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Ghana launches 5-year strategic plan on IPC in Accra

Ghana launches 5-year strategic plan on IPC in Accra

Ghana launches 5-year strategic plan on IPC in Accra

Mr Agyeman Manu (second from right) launching the strategy with other stakeholders • Mr Agyeman Manu (second from right) launching the strategy with other stakeholders
A five-year strategic plan on National Infection Preven­tion and Control (IPC) was yester­day launched in Accra.

The strategy, which is expected to be implemented from 2024 – 2028, aims at preventing, reducing, and controlling Healthcare-Associated Infections (HAIs) and Antimicro­bial Resistance (AMR), ultimately improving patient safety and health outcomes.

It is also to establish an active integrated IPC programme at the national level, develop national IPC guidelines, strengthen IPC educa­tion and training and establishing a system for HAI and AMR surveil­lance at the national level while monitoring/auditing IPC practices and feedback.

Launching the strategy, the Min­ister of Health, Kwaku Agyeman Manu, said preventing harm to patients, health workers and other users due to infection in health care facilities were fundamental to achieving quality care, patient safety, health security, reduction of HAIs and AMR.

He said available data from a multi-centre point-prevalence survey of HAIs in 10 acute care government hospitals in Ghana re­vealed that out of 2,107 in-patients surveyed, HAIs were identified among 172 patients, corresponding to an overall prevalence of 8.2 per cent (range 3.5% to 14.4%), with higher proportions of infections in secondary and tertiary care facilities.

“The most common HAIs were surgical site infections (32.6%), bloodstream infections (19.5%), urinary tract infections (18.5%) and respiratory tract infections (16.3%). Device-associated infections ac­counted for 7.1% of HAIs (MOH 2019),” he added.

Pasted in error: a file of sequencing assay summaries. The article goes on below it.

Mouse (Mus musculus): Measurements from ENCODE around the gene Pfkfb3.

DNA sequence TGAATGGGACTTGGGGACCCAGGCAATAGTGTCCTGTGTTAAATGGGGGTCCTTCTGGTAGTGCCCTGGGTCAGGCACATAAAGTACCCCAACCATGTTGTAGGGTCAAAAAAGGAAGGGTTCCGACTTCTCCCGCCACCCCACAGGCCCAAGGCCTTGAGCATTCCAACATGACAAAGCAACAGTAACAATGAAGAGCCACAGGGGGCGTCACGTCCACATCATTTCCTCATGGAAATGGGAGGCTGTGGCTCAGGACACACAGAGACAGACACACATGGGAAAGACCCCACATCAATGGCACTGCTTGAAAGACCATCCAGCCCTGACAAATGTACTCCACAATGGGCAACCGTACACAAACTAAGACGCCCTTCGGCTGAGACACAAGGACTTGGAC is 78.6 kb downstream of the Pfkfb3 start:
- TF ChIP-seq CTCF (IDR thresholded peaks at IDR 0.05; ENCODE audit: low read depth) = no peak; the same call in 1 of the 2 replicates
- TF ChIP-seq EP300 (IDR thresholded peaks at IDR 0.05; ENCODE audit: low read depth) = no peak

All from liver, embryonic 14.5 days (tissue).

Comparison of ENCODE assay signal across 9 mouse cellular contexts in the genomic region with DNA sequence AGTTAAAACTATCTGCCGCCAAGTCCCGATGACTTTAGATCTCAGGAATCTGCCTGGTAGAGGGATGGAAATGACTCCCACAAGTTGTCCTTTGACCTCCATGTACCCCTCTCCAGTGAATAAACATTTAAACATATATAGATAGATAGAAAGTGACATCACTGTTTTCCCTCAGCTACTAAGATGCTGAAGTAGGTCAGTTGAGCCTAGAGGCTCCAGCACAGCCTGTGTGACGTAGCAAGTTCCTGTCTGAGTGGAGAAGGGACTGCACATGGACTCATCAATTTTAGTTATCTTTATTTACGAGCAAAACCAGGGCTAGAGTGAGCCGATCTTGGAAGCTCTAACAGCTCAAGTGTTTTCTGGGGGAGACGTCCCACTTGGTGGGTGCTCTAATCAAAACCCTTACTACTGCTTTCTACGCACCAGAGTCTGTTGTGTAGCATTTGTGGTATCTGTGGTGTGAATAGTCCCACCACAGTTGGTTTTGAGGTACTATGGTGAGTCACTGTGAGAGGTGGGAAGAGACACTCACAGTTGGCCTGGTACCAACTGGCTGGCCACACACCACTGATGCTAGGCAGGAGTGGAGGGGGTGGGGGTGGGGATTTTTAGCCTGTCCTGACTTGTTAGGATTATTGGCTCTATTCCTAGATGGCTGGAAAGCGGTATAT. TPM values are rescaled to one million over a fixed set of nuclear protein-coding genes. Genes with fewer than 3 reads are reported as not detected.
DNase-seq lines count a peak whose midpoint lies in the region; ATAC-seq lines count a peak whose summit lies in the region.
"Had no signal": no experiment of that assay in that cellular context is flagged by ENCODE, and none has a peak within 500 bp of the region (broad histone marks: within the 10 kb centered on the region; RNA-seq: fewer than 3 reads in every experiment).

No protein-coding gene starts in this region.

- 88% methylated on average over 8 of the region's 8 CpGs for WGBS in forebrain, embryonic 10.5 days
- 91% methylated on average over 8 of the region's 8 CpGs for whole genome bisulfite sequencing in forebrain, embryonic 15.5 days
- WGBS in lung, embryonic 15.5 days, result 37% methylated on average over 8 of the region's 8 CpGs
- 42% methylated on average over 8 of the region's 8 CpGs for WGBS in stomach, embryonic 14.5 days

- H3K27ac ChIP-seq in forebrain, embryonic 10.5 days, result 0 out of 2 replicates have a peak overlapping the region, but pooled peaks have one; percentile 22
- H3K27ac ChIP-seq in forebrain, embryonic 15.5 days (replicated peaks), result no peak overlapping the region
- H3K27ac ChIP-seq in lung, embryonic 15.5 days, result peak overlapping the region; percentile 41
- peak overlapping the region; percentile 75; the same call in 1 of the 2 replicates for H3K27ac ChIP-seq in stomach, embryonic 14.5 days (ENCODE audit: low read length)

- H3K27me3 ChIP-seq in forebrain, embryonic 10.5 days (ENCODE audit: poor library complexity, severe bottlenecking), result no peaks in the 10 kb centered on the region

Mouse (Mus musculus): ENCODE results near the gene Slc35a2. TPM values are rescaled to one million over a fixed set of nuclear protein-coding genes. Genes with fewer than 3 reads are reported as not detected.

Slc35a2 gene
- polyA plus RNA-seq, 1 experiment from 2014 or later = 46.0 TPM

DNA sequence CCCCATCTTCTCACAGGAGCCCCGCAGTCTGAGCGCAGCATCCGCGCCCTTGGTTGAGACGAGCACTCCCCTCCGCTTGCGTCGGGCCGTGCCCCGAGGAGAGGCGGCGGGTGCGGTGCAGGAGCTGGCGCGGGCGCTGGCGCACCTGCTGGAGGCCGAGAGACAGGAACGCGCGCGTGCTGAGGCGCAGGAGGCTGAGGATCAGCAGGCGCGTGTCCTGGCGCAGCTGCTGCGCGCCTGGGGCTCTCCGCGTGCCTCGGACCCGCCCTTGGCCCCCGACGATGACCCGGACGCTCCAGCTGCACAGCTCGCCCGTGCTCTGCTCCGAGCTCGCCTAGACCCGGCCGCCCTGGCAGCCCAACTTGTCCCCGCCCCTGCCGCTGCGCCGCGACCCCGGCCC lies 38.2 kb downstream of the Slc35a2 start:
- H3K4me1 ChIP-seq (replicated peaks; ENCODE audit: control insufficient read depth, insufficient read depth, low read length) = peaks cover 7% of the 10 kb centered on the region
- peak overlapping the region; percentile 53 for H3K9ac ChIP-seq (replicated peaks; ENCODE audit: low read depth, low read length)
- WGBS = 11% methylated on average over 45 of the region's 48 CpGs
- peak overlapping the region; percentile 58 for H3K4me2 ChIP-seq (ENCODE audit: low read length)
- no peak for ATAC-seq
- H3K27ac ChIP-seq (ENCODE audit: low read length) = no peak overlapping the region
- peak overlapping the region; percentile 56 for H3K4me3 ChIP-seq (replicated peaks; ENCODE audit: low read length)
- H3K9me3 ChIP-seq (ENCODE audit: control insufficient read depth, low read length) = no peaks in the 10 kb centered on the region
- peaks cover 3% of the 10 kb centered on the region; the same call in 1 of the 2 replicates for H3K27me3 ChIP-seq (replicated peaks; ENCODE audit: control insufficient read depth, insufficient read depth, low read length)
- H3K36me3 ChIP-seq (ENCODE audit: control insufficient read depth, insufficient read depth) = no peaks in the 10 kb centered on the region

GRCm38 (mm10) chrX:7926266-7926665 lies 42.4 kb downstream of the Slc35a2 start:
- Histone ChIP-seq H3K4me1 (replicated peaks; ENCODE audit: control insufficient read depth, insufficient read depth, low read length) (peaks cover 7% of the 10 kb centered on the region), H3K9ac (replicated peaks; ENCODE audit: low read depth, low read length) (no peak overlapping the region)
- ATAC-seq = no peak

Mr Agyeman Manu said the advent of the COVID-19 pandemic and other recent large disease out­breaks highlighted the importance of the IPC Strategy.

He said the ministry was work­ing to improve IPC infrastructure in Ghana which include building new hospitals and clinics that were equipped with the latest IPC facili­ties, adding that “by implementing effective IPC measures, health care workers can help to protect themselves and their patients from infections”.

Notwithstanding, Mr Agyeman Manu said IPC was faced with a myriad of challenges, but despite the challenges, the ministry and its stakeholders remained committed to improving IPC in Ghana.

He said the implementation of the policy would culminate in the reduction of occupational infections in health care settings, combating HAIs and AMR, rein­force other national public health programmes such as HIV, tubercu­losis, hepatitis, maternal and child health and achieving global health security goal.

The Minister, therefore, called on all stakeholders to support the implementation of the strategy to improve quality health care system in the country.

The Chief Director, MoH, Alhaji Hafiz Adam, said the IPC strategy aligned with the World Health Organisation (WHO)’s IPC Core Components and Minimum Requirements, and it was envisaged that the full implementation of the document would contribute to the achievement of the national health vision of “a healthy population for national development”.

The WHO Country Represen­tative to Ghana, Prof. Francis Chi­saka Kasolo, re-affirmed WHO’s commitment to supporting the building of a stronger health system in Ghana where health facilities become centres of excellence while delivering the much-needed services to users in a safety environment.

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